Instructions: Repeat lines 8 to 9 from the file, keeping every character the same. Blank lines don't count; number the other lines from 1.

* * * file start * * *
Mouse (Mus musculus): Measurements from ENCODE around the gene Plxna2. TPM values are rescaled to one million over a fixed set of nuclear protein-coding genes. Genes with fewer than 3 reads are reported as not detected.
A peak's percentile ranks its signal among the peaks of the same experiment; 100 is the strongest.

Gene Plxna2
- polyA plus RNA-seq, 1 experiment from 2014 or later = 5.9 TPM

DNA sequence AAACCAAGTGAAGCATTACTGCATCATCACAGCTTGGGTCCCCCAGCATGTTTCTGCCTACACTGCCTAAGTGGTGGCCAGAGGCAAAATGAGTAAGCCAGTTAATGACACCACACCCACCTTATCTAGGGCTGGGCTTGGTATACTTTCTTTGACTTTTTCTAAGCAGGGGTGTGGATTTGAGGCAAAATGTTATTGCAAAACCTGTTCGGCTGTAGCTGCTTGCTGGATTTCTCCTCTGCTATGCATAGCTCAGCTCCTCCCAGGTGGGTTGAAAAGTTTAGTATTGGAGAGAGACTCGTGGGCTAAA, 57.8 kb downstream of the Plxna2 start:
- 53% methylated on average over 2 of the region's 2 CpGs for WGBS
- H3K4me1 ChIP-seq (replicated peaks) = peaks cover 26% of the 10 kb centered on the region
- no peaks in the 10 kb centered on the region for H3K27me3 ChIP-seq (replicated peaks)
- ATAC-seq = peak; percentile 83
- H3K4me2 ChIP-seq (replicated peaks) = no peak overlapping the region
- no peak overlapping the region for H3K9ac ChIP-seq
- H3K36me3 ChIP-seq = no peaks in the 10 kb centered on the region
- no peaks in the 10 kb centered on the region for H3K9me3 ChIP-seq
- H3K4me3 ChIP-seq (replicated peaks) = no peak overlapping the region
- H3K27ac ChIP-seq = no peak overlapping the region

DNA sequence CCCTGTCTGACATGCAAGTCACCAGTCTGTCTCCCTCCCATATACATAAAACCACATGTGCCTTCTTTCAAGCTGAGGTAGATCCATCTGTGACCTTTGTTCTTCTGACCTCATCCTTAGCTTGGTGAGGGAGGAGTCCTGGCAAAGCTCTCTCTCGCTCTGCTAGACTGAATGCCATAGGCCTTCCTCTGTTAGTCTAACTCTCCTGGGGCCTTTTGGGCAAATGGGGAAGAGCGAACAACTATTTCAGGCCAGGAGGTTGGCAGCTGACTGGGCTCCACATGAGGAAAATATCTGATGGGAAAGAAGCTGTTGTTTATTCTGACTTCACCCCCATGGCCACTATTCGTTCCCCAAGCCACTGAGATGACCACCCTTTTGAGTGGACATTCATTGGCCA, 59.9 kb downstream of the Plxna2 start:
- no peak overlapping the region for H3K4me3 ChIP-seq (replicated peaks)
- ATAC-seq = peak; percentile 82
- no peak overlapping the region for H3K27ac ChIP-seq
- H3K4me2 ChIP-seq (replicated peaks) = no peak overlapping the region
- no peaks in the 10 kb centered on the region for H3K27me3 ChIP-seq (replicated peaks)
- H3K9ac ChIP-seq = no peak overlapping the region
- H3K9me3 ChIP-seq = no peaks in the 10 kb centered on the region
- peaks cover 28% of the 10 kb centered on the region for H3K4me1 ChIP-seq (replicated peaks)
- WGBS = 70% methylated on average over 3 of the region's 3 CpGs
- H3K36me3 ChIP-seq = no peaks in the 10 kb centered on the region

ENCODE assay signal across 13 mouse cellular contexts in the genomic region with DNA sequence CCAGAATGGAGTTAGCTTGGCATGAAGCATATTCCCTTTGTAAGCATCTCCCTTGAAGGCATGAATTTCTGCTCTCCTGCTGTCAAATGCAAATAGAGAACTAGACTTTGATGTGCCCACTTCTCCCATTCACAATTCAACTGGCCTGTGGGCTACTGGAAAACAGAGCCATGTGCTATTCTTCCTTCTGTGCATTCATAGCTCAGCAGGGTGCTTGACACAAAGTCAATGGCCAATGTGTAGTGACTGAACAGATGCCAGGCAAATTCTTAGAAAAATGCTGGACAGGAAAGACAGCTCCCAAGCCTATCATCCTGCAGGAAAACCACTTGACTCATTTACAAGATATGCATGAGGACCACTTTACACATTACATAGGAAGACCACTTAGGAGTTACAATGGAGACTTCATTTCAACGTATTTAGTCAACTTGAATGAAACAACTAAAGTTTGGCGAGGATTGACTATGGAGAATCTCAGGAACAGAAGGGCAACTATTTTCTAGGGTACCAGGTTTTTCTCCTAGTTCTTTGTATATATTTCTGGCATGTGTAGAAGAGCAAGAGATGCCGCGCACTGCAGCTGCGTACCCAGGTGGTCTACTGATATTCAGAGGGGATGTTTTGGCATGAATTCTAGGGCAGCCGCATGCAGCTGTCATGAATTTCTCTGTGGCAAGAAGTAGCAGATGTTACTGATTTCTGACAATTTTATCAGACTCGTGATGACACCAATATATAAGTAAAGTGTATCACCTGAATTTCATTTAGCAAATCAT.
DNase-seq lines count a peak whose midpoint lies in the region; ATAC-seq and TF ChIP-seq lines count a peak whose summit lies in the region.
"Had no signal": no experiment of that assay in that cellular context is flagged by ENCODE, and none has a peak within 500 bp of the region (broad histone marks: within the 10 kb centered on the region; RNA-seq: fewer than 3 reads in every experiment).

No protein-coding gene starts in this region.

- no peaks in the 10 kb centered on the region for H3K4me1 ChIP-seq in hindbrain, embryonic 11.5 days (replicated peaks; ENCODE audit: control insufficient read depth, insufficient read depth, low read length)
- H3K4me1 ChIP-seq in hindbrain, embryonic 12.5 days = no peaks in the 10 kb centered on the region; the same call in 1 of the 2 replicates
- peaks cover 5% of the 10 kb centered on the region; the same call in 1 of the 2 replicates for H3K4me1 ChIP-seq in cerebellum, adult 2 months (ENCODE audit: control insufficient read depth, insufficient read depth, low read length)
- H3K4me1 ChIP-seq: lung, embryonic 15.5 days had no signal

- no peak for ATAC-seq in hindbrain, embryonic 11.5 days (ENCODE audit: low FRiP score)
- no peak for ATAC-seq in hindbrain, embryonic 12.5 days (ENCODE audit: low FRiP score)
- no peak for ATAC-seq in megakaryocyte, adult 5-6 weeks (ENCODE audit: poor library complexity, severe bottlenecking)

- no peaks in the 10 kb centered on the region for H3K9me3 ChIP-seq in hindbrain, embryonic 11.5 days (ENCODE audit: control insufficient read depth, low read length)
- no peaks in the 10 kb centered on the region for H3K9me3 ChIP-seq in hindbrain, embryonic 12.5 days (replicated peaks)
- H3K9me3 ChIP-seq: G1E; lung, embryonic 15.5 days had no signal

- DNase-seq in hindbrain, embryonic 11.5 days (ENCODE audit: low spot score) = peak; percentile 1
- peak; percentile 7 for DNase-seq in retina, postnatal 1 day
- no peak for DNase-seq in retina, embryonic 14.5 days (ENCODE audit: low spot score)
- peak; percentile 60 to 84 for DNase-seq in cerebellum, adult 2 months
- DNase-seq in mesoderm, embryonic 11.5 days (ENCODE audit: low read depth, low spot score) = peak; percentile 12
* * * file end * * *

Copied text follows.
- no peaks in the 10 kb centered on the region for H3K27me3 ChIP-seq (replicated peaks)
- ATAC-seq = peak; percentile 83